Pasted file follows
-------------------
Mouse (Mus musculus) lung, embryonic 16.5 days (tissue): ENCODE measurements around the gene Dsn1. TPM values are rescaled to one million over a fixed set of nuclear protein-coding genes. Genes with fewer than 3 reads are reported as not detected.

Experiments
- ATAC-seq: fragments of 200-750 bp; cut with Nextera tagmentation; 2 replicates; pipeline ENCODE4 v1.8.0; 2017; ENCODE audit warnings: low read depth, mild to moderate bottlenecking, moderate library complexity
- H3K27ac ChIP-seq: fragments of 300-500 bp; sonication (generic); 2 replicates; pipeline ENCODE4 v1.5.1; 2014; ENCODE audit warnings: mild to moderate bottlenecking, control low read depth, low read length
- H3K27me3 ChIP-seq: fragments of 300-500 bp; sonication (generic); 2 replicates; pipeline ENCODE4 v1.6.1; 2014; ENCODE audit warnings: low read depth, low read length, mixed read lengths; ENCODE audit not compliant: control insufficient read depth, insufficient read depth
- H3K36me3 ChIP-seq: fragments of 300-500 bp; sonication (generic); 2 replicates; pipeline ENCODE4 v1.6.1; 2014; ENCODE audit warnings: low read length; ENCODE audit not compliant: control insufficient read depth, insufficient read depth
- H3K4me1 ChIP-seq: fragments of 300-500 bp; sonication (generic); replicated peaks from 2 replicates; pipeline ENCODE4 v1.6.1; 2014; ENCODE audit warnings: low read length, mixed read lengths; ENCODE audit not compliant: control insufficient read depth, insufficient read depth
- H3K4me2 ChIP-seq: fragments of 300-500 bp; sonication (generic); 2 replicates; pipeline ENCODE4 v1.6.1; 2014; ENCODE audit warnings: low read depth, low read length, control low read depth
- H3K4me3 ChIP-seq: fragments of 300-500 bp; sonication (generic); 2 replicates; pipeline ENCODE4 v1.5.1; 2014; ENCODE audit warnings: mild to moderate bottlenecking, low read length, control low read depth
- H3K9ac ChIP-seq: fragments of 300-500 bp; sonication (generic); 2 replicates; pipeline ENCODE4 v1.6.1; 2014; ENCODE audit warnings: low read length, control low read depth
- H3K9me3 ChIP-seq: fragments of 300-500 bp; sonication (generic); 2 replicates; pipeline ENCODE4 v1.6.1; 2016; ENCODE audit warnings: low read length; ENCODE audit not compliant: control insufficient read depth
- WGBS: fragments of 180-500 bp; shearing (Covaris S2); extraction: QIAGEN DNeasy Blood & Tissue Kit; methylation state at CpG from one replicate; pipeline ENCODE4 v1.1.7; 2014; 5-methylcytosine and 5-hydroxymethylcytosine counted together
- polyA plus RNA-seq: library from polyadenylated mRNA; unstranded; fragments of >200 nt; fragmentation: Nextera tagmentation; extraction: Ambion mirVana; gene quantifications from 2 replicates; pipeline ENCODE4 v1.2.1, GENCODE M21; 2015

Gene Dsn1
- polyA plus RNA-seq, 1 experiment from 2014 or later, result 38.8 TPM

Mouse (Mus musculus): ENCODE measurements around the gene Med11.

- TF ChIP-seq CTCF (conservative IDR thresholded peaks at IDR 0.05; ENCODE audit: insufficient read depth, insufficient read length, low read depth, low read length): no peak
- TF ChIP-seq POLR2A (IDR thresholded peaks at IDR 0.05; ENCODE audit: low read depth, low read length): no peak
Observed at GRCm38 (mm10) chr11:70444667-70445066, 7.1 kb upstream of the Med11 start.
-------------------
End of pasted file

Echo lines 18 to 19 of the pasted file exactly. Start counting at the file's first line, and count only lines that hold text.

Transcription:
- TF ChIP-seq POLR2A (IDR thresholded peaks at IDR 0.05; ENCODE audit: low read depth, low read length): no peak
Observed at GRCm38 (mm10) chr11:70444667-70445066, 7.1 kb upstream of the Med11 start.